Notes on News: Notta catch em all – The parent problem with Pokemon Go

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We want to be the very best, like no one ever was; but there seems to be a problem growing within the older generation. The new Pokemon Go app is taking the world by storm, but there appears to be an obvious gap between those born in the late 80s and throughout the 90s, to those who grew up without the Pocket Monsters that we fell in love with.

To catch them was our real test, to train them was our cause; and it’s resurfaced this summer. Pokemon Go has allowed those of us who used to wander aimlessly around our neighbourhoods and playgrounds catching all kinds of Pokemon with our imaginations to actually carry them around in our pockets and see them augmented into our environment.

So what’s the problem? It’s an issue that has plagued the Pokemon craze since Nintendo released Red and Green on our Gameboys in the late 90s. With every craze comes the parents that more often than not don’t understand what all the hype is about. I remember this problem in the early 2000s reaching the playground at my primary school, where apparently our trading of Pokemon cards was classed as gambling and eventually banned. But when we got home at the end of the school day, all we had to deal with was our parent’s perplexed faces as we tried to teach them the ins and outs of the Pokedex, our Gameboys (and eventually Nintendo DSes), and trading cards.

But with Pokemon Go, we can now travel across the land and search far and wide, each Pokemon to understand the critical points that are inside. Walking so much that our feet and legs are now bearing the brunt of our journeys to become the Pokemon master. Which is such a good thing, I’ve never seen something so successfully get so many people outside. Obviously, people went outside before Pokemon Go, but in a lot of cases rather begrudgingly. With features such as having to walk 2km, 5km or 10km to hatch eggs, finding PokeStops around your neighbourhood and surrounding towns and cities, and battling at gyms – Pokemon Go gets people outside to play their favourite game rather than sitting indoors and playing it on their consoles.

Of course, with every game comes criticism and in some cases, scaremongering. Pokemon Go hasn’t officially been released in the UK as of yet, but people have managed to change the location on their phones to the countries that have had an official release: North America, Australia and New Zealand. There have already been a number of crimes and related cases in North America from the app, from robbers using PokeStops to lure victims and one woman finding a corpse under a bridge. There’s also the issue of people not looking where they’re going when playing the game; falling into ditches, falling off skateboards, and walking into trees and lampposts. From that, British tabloids have already begun to scaremonger parents, and adults of the dangers of the app, which could dissuade them from wanting their kids to use it.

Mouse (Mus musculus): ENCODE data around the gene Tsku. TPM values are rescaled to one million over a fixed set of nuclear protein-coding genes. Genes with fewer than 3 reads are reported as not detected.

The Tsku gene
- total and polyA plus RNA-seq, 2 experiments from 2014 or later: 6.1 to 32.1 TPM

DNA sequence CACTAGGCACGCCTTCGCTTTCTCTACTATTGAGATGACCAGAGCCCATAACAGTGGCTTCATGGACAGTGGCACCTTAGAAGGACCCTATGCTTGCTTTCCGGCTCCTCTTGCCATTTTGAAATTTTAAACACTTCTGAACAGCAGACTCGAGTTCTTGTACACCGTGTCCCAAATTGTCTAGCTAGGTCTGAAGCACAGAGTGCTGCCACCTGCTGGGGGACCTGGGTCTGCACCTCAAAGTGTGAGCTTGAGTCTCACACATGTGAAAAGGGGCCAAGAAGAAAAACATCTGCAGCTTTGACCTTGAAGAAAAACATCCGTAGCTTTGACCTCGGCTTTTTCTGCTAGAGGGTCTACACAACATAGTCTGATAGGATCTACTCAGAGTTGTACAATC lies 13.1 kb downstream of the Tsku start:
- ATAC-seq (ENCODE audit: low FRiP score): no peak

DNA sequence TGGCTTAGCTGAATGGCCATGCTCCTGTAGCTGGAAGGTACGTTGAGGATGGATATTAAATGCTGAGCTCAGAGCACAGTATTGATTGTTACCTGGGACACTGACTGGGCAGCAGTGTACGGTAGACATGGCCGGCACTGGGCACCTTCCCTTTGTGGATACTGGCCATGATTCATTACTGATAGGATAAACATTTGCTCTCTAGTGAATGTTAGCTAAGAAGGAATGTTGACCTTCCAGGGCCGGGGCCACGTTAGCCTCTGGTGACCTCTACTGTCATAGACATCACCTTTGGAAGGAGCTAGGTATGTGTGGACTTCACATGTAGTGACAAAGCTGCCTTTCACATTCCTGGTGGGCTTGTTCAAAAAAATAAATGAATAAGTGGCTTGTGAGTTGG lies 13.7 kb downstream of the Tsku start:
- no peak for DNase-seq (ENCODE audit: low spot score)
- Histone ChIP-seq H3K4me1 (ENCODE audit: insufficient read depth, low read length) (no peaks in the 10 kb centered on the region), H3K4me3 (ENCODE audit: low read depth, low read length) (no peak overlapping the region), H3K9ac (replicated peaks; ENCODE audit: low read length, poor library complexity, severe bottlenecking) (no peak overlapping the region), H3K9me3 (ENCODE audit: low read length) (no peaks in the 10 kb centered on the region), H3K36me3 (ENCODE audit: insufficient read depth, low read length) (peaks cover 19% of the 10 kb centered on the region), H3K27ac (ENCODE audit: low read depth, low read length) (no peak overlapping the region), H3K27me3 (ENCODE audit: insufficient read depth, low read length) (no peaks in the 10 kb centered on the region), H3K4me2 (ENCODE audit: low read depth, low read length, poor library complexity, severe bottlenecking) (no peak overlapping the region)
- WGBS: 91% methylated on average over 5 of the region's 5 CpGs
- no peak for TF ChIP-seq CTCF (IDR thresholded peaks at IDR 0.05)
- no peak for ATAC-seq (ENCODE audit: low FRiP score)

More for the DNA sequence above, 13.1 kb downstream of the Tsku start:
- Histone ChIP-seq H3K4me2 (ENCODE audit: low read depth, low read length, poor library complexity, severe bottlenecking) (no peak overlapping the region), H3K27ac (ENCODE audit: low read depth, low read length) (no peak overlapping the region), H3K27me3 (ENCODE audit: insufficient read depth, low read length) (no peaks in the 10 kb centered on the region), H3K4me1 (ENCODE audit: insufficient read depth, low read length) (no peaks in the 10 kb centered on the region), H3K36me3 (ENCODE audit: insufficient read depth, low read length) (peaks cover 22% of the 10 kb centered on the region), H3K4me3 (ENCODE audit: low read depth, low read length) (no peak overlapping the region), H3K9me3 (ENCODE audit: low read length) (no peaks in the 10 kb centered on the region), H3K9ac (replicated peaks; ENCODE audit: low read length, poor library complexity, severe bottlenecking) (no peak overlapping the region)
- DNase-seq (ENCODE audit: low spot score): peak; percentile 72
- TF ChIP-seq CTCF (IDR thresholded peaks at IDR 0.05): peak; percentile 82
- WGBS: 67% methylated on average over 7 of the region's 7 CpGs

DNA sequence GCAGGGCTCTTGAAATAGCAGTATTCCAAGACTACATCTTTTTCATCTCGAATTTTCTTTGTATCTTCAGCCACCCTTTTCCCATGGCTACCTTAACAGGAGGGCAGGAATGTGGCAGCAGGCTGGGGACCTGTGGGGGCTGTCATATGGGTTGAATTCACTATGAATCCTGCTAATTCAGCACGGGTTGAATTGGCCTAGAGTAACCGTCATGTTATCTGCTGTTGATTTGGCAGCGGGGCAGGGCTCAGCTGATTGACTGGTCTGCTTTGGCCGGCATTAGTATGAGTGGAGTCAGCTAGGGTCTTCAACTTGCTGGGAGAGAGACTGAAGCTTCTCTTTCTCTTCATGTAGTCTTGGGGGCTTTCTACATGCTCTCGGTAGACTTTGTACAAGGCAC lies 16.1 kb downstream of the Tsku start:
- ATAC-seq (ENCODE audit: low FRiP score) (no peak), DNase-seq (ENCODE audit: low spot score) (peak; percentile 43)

For an app that has so many positives – and an app that has been out for less than a week – can’t we just focus on the good that it is providing instead of the negative? Pokemon Go is something we dreamed of in the 90s, and now we get to finally the live the (somewhat augmented) reality.

Watch the struggles of all Pokemon Go fans alike below.

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A film student stuck in a 90s timewarp of FBI agents, UFOs, conspiracy theories, alternative rock and grunge.

2 Comments

  1. avatar

    I see the parent problem as this. My father has never played Pokémon until now. He just spent 3 minutes of a conference call promoting the app to his work colleagues. He went to the park at 10pm last night to find Pokémon. He’s hooked. Help

    • avatar
      Robert Pratley on

      I think it depends how open parents are to the idea. I can imagine parents with younger kids being the more concerned.

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